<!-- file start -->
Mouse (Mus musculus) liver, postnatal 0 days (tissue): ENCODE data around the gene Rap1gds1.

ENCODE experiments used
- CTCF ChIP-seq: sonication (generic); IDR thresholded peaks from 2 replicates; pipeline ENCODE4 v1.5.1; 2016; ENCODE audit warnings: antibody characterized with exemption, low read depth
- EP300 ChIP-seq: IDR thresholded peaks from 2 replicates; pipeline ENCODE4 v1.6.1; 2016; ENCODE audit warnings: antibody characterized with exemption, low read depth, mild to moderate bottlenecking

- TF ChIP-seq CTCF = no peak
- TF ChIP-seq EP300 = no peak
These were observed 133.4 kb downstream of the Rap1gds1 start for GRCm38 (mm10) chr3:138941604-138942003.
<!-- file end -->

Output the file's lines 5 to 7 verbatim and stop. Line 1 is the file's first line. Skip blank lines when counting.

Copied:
- TF ChIP-seq CTCF = no peak
- TF ChIP-seq EP300 = no peak
These were observed 133.4 kb downstream of the Rap1gds1 start for GRCm38 (mm10) chr3:138941604-138942003.